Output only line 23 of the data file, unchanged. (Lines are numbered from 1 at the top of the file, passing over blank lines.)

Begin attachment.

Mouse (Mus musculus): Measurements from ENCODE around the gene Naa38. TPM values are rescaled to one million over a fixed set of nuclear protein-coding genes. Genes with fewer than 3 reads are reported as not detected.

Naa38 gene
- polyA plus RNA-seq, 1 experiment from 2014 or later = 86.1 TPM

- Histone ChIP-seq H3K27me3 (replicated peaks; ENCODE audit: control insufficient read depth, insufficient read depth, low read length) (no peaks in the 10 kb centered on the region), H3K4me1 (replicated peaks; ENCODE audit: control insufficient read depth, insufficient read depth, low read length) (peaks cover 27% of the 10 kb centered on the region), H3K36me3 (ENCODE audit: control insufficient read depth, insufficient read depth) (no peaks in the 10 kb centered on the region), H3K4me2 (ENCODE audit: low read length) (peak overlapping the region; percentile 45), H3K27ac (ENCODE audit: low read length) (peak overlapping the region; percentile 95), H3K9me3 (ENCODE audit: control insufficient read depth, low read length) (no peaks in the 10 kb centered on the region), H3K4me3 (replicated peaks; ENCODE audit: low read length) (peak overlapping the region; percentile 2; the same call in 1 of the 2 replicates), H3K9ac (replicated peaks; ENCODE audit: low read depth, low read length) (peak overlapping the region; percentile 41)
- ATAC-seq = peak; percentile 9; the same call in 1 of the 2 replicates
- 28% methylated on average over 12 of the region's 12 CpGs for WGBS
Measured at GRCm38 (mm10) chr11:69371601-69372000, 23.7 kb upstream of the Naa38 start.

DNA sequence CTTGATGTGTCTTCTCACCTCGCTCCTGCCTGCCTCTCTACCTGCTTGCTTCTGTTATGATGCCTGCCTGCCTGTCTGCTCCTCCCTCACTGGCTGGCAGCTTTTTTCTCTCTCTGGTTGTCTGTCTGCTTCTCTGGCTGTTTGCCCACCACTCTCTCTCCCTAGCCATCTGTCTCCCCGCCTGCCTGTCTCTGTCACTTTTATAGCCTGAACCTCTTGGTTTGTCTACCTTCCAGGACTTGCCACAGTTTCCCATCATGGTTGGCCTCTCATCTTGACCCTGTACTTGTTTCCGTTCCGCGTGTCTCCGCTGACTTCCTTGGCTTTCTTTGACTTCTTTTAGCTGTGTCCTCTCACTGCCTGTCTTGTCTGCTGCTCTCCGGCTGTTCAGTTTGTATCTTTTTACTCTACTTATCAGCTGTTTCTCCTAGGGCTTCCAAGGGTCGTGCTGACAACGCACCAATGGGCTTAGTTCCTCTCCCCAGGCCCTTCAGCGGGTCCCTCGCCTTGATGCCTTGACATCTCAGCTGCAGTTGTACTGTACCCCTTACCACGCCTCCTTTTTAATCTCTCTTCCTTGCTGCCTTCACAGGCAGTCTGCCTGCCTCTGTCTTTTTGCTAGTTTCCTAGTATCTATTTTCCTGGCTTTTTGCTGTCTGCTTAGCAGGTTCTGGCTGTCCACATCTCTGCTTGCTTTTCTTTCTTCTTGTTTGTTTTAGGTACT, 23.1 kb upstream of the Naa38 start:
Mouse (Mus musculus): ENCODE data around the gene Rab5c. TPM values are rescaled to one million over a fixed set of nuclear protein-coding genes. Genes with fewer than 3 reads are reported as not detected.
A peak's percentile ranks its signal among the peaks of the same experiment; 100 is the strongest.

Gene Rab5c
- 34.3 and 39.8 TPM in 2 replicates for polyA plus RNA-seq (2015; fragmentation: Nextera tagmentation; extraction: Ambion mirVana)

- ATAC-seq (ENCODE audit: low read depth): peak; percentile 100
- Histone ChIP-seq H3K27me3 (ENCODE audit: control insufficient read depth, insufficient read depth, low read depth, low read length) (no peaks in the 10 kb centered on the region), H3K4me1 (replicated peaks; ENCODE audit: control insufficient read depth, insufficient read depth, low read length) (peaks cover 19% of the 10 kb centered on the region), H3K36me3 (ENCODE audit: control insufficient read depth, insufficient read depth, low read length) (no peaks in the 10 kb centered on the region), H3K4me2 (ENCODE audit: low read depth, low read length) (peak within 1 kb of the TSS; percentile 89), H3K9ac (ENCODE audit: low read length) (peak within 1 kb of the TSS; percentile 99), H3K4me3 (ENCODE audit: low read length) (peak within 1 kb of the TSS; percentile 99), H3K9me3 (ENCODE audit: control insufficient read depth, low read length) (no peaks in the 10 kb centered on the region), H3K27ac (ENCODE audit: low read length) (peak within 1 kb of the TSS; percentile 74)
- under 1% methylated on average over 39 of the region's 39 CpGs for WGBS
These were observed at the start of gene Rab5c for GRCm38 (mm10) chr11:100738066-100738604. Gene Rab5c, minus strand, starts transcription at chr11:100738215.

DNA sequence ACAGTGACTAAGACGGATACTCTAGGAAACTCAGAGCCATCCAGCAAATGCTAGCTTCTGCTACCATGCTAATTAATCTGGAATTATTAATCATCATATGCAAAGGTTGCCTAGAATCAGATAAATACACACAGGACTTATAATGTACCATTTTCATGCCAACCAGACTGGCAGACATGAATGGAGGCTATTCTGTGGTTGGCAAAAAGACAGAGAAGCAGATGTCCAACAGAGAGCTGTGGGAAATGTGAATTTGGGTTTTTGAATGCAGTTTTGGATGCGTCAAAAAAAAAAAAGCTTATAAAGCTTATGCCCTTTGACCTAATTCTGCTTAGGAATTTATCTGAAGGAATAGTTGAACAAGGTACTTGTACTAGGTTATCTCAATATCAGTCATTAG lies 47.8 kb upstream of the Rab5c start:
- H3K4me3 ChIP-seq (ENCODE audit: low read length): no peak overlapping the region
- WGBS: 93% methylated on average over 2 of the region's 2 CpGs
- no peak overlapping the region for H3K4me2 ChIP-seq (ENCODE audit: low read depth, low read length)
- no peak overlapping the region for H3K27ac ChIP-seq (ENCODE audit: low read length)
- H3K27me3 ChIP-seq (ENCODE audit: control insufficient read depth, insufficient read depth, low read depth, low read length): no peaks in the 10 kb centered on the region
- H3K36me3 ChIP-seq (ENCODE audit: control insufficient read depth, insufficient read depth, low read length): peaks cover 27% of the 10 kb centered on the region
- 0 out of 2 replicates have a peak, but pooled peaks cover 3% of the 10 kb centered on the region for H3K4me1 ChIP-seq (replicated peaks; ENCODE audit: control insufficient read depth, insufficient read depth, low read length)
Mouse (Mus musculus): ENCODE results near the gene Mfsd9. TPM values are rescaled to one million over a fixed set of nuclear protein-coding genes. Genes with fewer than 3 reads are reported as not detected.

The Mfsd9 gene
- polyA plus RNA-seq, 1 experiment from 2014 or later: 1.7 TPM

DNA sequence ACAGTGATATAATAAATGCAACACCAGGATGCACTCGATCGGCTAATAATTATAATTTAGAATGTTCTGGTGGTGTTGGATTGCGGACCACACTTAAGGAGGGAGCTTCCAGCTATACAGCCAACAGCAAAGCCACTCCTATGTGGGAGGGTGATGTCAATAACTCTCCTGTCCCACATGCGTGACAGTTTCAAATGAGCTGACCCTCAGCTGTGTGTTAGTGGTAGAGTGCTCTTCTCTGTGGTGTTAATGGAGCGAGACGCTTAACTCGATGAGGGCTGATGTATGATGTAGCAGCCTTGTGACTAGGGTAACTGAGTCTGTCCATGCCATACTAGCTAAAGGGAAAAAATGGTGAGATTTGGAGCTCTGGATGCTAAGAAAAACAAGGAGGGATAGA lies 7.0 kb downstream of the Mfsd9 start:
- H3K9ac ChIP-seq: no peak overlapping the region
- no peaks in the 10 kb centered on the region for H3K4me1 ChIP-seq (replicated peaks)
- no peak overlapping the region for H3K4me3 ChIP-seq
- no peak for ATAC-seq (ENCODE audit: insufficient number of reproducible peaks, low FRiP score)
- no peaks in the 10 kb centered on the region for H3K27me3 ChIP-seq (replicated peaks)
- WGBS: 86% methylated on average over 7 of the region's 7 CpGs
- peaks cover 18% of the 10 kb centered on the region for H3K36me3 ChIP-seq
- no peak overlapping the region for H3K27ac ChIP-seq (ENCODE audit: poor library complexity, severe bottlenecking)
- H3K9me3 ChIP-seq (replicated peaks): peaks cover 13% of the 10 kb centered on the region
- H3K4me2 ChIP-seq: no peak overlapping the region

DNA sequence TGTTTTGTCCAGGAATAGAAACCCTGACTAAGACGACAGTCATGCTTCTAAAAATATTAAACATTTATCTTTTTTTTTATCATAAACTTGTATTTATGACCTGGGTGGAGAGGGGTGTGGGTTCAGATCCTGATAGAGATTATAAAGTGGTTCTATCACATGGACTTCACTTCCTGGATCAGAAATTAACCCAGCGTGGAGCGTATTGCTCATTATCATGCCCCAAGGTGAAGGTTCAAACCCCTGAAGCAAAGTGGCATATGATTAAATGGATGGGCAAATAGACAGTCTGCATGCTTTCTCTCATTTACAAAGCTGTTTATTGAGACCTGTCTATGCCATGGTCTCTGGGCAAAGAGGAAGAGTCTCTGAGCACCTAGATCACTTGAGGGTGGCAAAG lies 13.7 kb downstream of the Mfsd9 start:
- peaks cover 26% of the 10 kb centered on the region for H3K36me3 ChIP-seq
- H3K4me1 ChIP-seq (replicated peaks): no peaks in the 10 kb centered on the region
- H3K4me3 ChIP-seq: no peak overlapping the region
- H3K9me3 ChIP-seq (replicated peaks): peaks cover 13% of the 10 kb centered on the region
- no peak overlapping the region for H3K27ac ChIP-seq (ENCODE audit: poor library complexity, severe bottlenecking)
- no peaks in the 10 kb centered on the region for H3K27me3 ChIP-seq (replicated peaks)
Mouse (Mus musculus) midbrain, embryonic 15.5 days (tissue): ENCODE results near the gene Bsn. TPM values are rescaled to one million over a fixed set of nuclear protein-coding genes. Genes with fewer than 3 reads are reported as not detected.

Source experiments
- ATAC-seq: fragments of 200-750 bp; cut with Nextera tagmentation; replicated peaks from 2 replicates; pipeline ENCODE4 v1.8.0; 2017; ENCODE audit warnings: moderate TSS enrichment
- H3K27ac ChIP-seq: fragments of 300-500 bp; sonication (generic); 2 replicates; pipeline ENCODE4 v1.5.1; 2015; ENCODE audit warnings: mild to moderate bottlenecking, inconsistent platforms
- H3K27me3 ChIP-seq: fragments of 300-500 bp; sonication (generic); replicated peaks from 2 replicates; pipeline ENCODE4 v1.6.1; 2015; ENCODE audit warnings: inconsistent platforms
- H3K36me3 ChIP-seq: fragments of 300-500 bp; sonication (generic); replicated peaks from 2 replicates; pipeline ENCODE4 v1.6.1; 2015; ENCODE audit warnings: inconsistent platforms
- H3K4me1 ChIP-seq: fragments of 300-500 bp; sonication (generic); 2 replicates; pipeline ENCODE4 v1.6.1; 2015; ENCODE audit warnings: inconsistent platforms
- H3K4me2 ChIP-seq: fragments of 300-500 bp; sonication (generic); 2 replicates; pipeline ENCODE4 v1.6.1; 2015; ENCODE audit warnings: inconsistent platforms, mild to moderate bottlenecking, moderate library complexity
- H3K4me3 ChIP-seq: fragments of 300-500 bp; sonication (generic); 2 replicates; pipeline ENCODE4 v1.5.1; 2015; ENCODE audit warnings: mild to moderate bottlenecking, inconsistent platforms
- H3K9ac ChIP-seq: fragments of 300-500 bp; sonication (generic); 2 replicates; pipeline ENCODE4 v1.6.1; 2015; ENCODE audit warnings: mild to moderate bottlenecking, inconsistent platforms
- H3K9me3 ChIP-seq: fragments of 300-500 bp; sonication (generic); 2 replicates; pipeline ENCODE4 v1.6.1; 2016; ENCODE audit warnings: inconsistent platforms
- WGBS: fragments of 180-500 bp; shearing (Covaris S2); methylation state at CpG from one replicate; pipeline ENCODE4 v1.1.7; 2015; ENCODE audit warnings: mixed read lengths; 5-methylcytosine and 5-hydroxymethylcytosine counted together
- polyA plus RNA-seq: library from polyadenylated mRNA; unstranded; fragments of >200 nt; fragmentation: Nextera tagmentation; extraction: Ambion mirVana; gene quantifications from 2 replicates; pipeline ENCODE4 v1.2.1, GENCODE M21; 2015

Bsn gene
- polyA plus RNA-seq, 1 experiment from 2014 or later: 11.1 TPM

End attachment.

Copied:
- H3K36me3 ChIP-seq (ENCODE audit: control insufficient read depth, insufficient read depth, low read length): peaks cover 27% of the 10 kb centered on the region